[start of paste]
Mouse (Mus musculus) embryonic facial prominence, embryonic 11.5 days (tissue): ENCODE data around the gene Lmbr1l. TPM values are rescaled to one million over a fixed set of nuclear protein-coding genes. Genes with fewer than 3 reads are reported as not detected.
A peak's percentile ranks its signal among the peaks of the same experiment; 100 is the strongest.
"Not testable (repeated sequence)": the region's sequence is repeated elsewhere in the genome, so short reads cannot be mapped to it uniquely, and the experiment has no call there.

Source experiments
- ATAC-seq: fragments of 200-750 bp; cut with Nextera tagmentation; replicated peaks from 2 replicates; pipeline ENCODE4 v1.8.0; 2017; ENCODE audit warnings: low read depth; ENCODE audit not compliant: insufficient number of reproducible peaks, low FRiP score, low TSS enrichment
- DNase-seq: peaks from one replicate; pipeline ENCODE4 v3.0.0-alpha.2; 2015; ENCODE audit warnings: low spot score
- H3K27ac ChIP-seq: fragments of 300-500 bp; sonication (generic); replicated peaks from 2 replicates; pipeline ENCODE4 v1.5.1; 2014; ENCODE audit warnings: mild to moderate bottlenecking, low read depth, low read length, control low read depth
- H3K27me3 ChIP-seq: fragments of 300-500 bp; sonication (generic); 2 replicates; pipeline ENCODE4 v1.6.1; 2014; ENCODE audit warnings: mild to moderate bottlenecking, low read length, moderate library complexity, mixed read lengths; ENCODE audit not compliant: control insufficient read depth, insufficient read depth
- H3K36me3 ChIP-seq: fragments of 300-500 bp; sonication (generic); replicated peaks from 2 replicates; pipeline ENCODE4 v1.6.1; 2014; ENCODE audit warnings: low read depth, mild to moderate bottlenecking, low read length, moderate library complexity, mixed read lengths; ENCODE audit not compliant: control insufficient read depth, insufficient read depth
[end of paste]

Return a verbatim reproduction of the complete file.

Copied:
Mouse (Mus musculus) embryonic facial prominence, embryonic 11.5 days (tissue): ENCODE data around the gene Lmbr1l. TPM values are rescaled to one million over a fixed set of nuclear protein-coding genes. Genes with fewer than 3 reads are reported as not detected.
A peak's percentile ranks its signal among the peaks of the same experiment; 100 is the strongest.
"Not testable (repeated sequence)": the region's sequence is repeated elsewhere in the genome, so short reads cannot be mapped to it uniquely, and the experiment has no call there.

Source experiments
- ATAC-seq: fragments of 200-750 bp; cut with Nextera tagmentation; replicated peaks from 2 replicates; pipeline ENCODE4 v1.8.0; 2017; ENCODE audit warnings: low read depth; ENCODE audit not compliant: insufficient number of reproducible peaks, low FRiP score, low TSS enrichment
- DNase-seq: peaks from one replicate; pipeline ENCODE4 v3.0.0-alpha.2; 2015; ENCODE audit warnings: low spot score
- H3K27ac ChIP-seq: fragments of 300-500 bp; sonication (generic); replicated peaks from 2 replicates; pipeline ENCODE4 v1.5.1; 2014; ENCODE audit warnings: mild to moderate bottlenecking, low read depth, low read length, control low read depth
- H3K27me3 ChIP-seq: fragments of 300-500 bp; sonication (generic); 2 replicates; pipeline ENCODE4 v1.6.1; 2014; ENCODE audit warnings: mild to moderate bottlenecking, low read length, moderate library complexity, mixed read lengths; ENCODE audit not compliant: control insufficient read depth, insufficient read depth
- H3K36me3 ChIP-seq: fragments of 300-500 bp; sonication (generic); replicated peaks from 2 replicates; pipeline ENCODE4 v1.6.1; 2014; ENCODE audit warnings: low read depth, mild to moderate bottlenecking, low read length, moderate library complexity, mixed read lengths; ENCODE audit not compliant: control insufficient read depth, insufficient read depth